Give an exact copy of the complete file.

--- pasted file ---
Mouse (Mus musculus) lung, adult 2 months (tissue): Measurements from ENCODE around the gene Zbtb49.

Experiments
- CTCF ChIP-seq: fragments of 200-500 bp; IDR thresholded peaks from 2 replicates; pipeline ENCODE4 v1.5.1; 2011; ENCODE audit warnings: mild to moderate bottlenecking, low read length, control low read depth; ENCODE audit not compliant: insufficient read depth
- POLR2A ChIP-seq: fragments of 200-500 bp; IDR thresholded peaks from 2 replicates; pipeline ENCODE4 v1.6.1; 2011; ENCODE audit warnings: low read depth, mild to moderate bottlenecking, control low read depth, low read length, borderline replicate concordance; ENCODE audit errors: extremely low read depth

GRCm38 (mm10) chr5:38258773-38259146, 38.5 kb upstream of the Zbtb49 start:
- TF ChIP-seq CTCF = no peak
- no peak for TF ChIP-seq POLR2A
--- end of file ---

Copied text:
Mouse (Mus musculus) lung, adult 2 months (tissue): Measurements from ENCODE around the gene Zbtb49.

Experiments
- CTCF ChIP-seq: fragments of 200-500 bp; IDR thresholded peaks from 2 replicates; pipeline ENCODE4 v1.5.1; 2011; ENCODE audit warnings: mild to moderate bottlenecking, low read length, control low read depth; ENCODE audit not compliant: insufficient read depth
- POLR2A ChIP-seq: fragments of 200-500 bp; IDR thresholded peaks from 2 replicates; pipeline ENCODE4 v1.6.1; 2011; ENCODE audit warnings: low read depth, mild to moderate bottlenecking, control low read depth, low read length, borderline replicate concordance; ENCODE audit errors: extremely low read depth

GRCm38 (mm10) chr5:38258773-38259146, 38.5 kb upstream of the Zbtb49 start:
- TF ChIP-seq CTCF = no peak
- no peak for TF ChIP-seq POLR2A